Donald Trump. / AFP PHOTO / Brendan Smialowski
Donald Trump shifted US policy towards the Indo-Pacific. Photo: AFP / Brendan Smialowski

In the first year, especially in the early months, of his presidency, China’s state-run newspapers and academics often perceived Donald Trump as weak and bluffing, or a “paper tiger.” But they may now see him differently.

On the eve of Trump’s swearing-in as America’s 45th president on January 20, 2017, the English-language China Daily, one of Beijing’s main mouthpieces, vehemently dismissed his team’s “warlike rhetoric” on trade relations, stating “All the trade war threat to China is just the bluffing of a paper tiger.”

Following Trump’s about-turn on the “One China” policy a few weeks later, a Chinese scholar, Shi Yinhong, claimed that the US president “lost his first fight with [his Chinese counterpart, Xi Jinping] and he will be looked at as a paper tiger.”

His decision to honor America’s long-held policy, after months questioning it, led Xinhua to even publish a tweet provocatively asking, “What has changed his mind?”. China’s official news agency later published its survey results, according to which 30% agreed with the pre-set statement that “Blackmailing didn’t work.” Obviously, the message was not aimed at the Chinese audience because, like YouTube and Facebook, Twitter is banned in the strictly-censored, authoritarian country.

Shi Yinhong, director of the Center for American Studies at Renmin University of China, also told the Global Times, another influential state-run newspaper, in August 2017, that “Trump is good at bluffing, but he is just a paper tiger,” recalling that he had already backed down from his confrontational stance over the “One China” policy with Beijing.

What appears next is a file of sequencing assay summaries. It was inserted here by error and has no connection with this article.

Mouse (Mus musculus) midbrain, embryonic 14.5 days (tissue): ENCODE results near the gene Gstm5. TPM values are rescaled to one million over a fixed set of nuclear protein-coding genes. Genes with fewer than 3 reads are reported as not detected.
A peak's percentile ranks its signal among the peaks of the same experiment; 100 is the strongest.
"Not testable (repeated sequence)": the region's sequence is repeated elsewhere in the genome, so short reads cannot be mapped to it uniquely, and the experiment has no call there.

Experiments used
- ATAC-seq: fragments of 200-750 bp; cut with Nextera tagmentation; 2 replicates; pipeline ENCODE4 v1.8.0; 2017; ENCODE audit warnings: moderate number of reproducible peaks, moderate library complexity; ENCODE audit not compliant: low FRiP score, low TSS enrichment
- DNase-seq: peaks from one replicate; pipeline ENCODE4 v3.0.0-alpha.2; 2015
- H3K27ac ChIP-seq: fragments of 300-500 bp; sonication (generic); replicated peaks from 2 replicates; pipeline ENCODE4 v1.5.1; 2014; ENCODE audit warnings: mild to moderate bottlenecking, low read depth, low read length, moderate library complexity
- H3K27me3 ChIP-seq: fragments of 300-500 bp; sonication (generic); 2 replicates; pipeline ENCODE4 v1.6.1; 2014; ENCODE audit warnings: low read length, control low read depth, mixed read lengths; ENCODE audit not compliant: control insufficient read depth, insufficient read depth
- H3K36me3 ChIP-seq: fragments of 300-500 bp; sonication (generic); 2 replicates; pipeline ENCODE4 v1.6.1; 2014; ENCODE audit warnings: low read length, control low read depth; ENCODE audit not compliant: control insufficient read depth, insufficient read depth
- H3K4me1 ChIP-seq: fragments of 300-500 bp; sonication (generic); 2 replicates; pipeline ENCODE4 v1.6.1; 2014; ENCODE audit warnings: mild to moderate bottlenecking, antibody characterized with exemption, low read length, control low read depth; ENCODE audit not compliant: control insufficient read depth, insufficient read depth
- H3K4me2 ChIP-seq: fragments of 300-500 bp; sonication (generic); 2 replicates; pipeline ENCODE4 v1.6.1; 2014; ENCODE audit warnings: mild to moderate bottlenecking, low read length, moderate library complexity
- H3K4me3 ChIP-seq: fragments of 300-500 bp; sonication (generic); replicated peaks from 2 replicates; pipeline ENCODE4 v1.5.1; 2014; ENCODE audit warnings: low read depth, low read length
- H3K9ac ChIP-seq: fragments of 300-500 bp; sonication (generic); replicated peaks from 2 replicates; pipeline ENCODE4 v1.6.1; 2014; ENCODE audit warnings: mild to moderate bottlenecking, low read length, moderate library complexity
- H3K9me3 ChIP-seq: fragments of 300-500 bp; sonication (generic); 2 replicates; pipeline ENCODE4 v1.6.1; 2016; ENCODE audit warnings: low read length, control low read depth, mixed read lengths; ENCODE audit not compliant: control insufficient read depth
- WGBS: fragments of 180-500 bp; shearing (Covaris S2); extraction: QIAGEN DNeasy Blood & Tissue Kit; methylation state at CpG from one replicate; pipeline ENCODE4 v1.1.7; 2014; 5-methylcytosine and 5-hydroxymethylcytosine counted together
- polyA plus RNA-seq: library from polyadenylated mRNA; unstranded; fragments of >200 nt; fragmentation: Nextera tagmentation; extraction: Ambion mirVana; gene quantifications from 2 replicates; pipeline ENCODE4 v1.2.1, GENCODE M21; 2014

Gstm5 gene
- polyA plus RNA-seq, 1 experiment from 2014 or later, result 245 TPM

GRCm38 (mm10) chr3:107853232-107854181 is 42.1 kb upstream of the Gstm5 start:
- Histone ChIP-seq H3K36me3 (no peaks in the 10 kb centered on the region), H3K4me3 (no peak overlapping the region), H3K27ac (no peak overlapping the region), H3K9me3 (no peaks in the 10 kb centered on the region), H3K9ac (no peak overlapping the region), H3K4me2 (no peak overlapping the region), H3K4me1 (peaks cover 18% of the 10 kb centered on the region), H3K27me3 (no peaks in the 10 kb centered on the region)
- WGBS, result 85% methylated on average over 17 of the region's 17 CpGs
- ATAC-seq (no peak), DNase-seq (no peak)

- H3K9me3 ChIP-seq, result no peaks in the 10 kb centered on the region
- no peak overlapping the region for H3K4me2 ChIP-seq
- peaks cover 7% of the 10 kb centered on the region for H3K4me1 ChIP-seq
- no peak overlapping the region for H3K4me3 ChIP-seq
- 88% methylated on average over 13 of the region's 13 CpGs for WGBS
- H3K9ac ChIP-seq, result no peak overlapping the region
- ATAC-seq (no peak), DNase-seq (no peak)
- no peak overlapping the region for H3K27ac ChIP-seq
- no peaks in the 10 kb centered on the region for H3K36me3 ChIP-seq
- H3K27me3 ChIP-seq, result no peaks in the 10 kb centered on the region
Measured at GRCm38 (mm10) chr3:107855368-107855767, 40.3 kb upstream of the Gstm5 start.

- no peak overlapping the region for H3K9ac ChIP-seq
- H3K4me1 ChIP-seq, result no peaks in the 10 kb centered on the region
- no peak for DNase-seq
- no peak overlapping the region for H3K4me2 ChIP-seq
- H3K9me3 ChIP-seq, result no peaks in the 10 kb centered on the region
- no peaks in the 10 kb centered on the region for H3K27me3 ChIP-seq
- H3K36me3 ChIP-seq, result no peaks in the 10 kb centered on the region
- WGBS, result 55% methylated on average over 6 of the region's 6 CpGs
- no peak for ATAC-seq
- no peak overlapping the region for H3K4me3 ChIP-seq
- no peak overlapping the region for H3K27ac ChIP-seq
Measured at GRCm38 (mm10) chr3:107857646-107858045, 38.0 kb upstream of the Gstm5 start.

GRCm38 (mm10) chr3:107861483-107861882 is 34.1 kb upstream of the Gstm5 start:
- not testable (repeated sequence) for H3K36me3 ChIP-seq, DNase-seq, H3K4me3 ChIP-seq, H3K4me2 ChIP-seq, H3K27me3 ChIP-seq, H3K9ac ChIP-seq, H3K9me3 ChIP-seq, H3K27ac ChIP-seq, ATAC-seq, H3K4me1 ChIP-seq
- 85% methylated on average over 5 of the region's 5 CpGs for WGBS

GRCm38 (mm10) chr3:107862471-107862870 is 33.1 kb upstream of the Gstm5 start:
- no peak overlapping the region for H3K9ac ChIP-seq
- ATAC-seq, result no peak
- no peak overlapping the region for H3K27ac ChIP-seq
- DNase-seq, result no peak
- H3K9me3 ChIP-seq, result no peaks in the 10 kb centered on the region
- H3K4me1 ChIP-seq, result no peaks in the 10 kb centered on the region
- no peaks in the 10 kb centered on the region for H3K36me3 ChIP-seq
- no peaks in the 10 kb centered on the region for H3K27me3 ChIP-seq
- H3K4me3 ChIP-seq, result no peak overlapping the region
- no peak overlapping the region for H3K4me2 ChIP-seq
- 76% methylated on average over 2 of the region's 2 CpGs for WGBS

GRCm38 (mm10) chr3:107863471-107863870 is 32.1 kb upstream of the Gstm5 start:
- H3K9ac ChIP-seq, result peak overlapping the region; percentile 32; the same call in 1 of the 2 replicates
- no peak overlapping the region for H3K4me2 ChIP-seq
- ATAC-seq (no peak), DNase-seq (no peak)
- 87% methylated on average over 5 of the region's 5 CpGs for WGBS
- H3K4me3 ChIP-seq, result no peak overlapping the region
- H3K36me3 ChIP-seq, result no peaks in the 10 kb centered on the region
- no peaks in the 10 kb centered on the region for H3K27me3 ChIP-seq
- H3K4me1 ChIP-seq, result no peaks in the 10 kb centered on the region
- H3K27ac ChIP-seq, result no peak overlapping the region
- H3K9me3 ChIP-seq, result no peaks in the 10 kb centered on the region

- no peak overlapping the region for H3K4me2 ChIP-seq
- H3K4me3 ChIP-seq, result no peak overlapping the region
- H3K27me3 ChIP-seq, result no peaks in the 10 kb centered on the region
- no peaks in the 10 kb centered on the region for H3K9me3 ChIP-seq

The Chinese held an optimistic view of Trump because, besides not following through on some of the pledges he had made during the campaign about getting tough with Beijing, in his first year in office, he made many other decisions that would greatly benefit China

The Chinese held an optimistic view of Trump because, besides not following through on some of the pledges he had made during the campaign about getting tough with Beijing, in his first year in office, he made many other decisions that would greatly benefit China. These included his withdrawal from the Trans-Pacific Partnership (TPP), a huge trade deal championed by his predecessor, Barack Obama.

In January 2018, The New Yorker ran a feature article, in which its author referred to remarks by Jin Yinan, a strategist at China’s National Defense University, that by abandoning the TPP, Trump “has given China a huge gift” and that as his America “retreats globally, China shows up.”

The Atlantic, another major US magazine, published a similar piece three months later. This piece quoted Shen Dingli, a professor of international relations at Fudan University, as saying that Trump is “an especially easy president for China to handle,” and the Chinese “are lucky” to have an American president such as him.

Shen made such comments because during his “state visit–plus” to China last November, during which he was lavishly treated, Trump hailed Xi as “a very special man,” professed his “very deep respect” for the country and the “noble traditions of its people.” What’s more, instead of blaming China, he gave it “great credit” for taking advantage of the US on trade.

Not just Chinese media and intelligentsia but, apparently, many (liberal-minded) people in America and the West also believed that Trump was “a paper tiger” or that his presidency was “a gift” or “a win” for the Asian power. Besides the New Yorker’s “Making China Great Again” headline and The Atlantic’s “China Loves Trump,” other news organizations in the US and other Western countries, such as Foreign Policy, CNN and the Guardian, ran pieces expressing similar views.